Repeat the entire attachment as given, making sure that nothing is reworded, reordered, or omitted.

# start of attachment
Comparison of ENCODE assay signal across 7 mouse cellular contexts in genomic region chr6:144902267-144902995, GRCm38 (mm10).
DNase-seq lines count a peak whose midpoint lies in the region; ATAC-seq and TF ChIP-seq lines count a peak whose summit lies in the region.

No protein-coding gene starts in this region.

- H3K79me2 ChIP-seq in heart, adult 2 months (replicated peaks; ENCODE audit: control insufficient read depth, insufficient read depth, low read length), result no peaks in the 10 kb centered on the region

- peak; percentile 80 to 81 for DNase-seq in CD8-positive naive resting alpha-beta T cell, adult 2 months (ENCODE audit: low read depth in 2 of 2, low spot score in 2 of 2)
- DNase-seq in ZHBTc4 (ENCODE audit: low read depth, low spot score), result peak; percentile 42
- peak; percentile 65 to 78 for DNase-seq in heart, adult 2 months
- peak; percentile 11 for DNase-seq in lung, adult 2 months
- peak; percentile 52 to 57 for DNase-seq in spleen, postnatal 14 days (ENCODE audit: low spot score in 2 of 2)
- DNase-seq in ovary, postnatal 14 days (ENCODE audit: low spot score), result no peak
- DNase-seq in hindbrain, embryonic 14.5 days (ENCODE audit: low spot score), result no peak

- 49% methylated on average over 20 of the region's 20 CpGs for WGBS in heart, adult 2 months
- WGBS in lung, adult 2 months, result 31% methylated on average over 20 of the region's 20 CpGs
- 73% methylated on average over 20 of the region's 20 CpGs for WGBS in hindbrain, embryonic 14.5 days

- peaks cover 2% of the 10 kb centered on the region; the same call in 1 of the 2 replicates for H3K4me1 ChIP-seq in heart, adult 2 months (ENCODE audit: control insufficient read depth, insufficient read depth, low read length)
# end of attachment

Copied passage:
Comparison of ENCODE assay signal across 7 mouse cellular contexts in genomic region chr6:144902267-144902995, GRCm38 (mm10).
DNase-seq lines count a peak whose midpoint lies in the region; ATAC-seq and TF ChIP-seq lines count a peak whose summit lies in the region.

No protein-coding gene starts in this region.

- H3K79me2 ChIP-seq in heart, adult 2 months (replicated peaks; ENCODE audit: control insufficient read depth, insufficient read depth, low read length), result no peaks in the 10 kb centered on the region

- peak; percentile 80 to 81 for DNase-seq in CD8-positive naive resting alpha-beta T cell, adult 2 months (ENCODE audit: low read depth in 2 of 2, low spot score in 2 of 2)
- DNase-seq in ZHBTc4 (ENCODE audit: low read depth, low spot score), result peak; percentile 42
- peak; percentile 65 to 78 for DNase-seq in heart, adult 2 months
- peak; percentile 11 for DNase-seq in lung, adult 2 months
- peak; percentile 52 to 57 for DNase-seq in spleen, postnatal 14 days (ENCODE audit: low spot score in 2 of 2)
- DNase-seq in ovary, postnatal 14 days (ENCODE audit: low spot score), result no peak
- DNase-seq in hindbrain, embryonic 14.5 days (ENCODE audit: low spot score), result no peak

- 49% methylated on average over 20 of the region's 20 CpGs for WGBS in heart, adult 2 months
- WGBS in lung, adult 2 months, result 31% methylated on average over 20 of the region's 20 CpGs
- 73% methylated on average over 20 of the region's 20 CpGs for WGBS in hindbrain, embryonic 14.5 days

- peaks cover 2% of the 10 kb centered on the region; the same call in 1 of the 2 replicates for H3K4me1 ChIP-seq in heart, adult 2 months (ENCODE audit: control insufficient read depth, insufficient read depth, low read length)